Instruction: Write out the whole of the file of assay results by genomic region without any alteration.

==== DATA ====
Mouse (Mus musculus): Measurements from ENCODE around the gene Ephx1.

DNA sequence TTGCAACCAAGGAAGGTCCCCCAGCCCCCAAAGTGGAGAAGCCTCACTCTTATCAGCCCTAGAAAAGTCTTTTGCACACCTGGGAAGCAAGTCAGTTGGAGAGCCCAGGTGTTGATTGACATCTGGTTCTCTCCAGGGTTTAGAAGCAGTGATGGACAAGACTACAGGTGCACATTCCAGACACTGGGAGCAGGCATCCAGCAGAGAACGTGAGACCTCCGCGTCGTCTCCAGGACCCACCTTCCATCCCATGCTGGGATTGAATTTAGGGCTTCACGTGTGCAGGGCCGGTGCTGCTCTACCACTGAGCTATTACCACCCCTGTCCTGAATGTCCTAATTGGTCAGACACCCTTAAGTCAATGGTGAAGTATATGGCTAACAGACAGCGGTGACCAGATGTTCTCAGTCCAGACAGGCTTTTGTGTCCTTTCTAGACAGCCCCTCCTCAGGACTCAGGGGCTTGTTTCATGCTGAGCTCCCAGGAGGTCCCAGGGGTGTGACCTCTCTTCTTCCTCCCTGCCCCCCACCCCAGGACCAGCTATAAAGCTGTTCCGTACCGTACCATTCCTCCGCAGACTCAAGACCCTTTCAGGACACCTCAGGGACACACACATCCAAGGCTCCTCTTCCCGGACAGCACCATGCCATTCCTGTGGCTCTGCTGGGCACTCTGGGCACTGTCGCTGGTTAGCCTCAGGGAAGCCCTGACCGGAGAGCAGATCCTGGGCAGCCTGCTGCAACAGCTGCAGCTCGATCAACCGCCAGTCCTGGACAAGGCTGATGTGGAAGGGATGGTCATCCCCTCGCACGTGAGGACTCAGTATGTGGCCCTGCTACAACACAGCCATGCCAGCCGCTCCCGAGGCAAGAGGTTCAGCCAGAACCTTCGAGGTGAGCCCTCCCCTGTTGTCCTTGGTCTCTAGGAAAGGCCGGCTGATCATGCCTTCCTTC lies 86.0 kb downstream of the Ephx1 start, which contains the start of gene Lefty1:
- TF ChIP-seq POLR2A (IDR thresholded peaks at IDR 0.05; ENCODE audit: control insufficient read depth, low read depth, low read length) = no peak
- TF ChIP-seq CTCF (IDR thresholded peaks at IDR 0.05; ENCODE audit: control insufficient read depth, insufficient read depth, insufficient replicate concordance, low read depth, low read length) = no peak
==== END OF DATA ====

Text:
Mouse (Mus musculus): Measurements from ENCODE around the gene Ephx1.

DNA sequence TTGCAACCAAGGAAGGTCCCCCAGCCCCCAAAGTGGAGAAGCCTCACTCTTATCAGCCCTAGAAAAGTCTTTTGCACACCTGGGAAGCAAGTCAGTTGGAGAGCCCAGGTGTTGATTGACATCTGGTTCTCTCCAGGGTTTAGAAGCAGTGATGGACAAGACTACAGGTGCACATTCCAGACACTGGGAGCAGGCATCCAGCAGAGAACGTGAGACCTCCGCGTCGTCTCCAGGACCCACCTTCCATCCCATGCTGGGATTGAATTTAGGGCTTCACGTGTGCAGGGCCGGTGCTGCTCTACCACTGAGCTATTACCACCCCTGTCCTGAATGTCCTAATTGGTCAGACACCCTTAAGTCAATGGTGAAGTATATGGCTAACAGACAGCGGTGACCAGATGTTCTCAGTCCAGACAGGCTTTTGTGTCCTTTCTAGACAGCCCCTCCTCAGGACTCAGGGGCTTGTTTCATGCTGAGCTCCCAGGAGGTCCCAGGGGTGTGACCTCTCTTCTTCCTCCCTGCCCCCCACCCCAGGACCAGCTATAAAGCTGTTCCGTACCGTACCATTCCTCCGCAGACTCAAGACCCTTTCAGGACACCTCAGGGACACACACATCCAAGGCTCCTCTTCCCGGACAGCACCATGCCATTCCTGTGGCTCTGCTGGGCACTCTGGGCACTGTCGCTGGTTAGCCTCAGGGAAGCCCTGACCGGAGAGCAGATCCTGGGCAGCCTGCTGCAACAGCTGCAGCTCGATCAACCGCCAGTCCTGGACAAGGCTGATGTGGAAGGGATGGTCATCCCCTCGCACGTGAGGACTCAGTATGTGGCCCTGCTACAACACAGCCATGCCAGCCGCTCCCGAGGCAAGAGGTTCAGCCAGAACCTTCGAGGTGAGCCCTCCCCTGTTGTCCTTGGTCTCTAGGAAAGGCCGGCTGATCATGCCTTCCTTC lies 86.0 kb downstream of the Ephx1 start, which contains the start of gene Lefty1:
- TF ChIP-seq POLR2A (IDR thresholded peaks at IDR 0.05; ENCODE audit: control insufficient read depth, low read depth, low read length) = no peak
- TF ChIP-seq CTCF (IDR thresholded peaks at IDR 0.05; ENCODE audit: control insufficient read depth, insufficient read depth, insufficient replicate concordance, low read depth, low read length) = no peak